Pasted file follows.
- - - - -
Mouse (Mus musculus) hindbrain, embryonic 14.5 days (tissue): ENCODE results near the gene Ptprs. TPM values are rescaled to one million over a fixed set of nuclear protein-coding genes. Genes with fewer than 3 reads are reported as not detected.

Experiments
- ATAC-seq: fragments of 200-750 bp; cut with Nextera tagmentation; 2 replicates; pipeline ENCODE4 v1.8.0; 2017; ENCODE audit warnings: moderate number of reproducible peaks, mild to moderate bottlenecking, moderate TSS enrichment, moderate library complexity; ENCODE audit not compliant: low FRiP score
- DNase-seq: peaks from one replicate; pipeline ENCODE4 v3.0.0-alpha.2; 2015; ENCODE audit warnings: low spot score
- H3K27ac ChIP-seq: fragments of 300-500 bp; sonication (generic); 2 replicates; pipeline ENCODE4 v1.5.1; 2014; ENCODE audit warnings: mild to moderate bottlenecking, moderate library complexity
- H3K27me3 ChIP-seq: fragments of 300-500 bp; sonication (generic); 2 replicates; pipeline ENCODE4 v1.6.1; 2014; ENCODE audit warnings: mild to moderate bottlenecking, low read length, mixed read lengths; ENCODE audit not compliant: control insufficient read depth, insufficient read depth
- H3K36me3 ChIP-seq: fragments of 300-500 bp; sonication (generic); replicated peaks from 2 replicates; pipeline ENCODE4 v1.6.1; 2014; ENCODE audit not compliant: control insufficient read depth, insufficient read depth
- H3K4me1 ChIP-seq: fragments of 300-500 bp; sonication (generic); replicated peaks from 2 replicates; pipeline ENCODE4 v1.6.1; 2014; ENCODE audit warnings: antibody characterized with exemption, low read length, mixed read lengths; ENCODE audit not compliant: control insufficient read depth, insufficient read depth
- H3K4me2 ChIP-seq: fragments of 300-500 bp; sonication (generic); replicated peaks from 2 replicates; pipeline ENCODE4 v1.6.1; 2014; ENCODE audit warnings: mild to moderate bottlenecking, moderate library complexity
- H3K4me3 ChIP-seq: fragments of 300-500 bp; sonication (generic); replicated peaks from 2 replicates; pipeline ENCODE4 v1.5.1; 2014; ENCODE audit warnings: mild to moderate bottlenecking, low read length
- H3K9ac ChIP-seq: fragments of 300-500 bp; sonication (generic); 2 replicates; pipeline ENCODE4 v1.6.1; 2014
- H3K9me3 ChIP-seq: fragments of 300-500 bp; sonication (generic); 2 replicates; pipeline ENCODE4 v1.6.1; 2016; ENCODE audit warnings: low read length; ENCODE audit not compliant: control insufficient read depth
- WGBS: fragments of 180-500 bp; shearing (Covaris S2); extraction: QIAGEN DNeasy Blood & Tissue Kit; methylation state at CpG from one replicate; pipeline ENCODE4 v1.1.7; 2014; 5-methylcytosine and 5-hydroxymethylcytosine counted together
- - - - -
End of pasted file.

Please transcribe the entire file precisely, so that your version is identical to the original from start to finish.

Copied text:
Mouse (Mus musculus) hindbrain, embryonic 14.5 days (tissue): ENCODE results near the gene Ptprs. TPM values are rescaled to one million over a fixed set of nuclear protein-coding genes. Genes with fewer than 3 reads are reported as not detected.

Experiments
- ATAC-seq: fragments of 200-750 bp; cut with Nextera tagmentation; 2 replicates; pipeline ENCODE4 v1.8.0; 2017; ENCODE audit warnings: moderate number of reproducible peaks, mild to moderate bottlenecking, moderate TSS enrichment, moderate library complexity; ENCODE audit not compliant: low FRiP score
- DNase-seq: peaks from one replicate; pipeline ENCODE4 v3.0.0-alpha.2; 2015; ENCODE audit warnings: low spot score
- H3K27ac ChIP-seq: fragments of 300-500 bp; sonication (generic); 2 replicates; pipeline ENCODE4 v1.5.1; 2014; ENCODE audit warnings: mild to moderate bottlenecking, moderate library complexity
- H3K27me3 ChIP-seq: fragments of 300-500 bp; sonication (generic); 2 replicates; pipeline ENCODE4 v1.6.1; 2014; ENCODE audit warnings: mild to moderate bottlenecking, low read length, mixed read lengths; ENCODE audit not compliant: control insufficient read depth, insufficient read depth
- H3K36me3 ChIP-seq: fragments of 300-500 bp; sonication (generic); replicated peaks from 2 replicates; pipeline ENCODE4 v1.6.1; 2014; ENCODE audit not compliant: control insufficient read depth, insufficient read depth
- H3K4me1 ChIP-seq: fragments of 300-500 bp; sonication (generic); replicated peaks from 2 replicates; pipeline ENCODE4 v1.6.1; 2014; ENCODE audit warnings: antibody characterized with exemption, low read length, mixed read lengths; ENCODE audit not compliant: control insufficient read depth, insufficient read depth
- H3K4me2 ChIP-seq: fragments of 300-500 bp; sonication (generic); replicated peaks from 2 replicates; pipeline ENCODE4 v1.6.1; 2014; ENCODE audit warnings: mild to moderate bottlenecking, moderate library complexity
- H3K4me3 ChIP-seq: fragments of 300-500 bp; sonication (generic); replicated peaks from 2 replicates; pipeline ENCODE4 v1.5.1; 2014; ENCODE audit warnings: mild to moderate bottlenecking, low read length
- H3K9ac ChIP-seq: fragments of 300-500 bp; sonication (generic); 2 replicates; pipeline ENCODE4 v1.6.1; 2014
- H3K9me3 ChIP-seq: fragments of 300-500 bp; sonication (generic); 2 replicates; pipeline ENCODE4 v1.6.1; 2016; ENCODE audit warnings: low read length; ENCODE audit not compliant: control insufficient read depth
- WGBS: fragments of 180-500 bp; shearing (Covaris S2); extraction: QIAGEN DNeasy Blood & Tissue Kit; methylation state at CpG from one replicate; pipeline ENCODE4 v1.1.7; 2014; 5-methylcytosine and 5-hydroxymethylcytosine counted together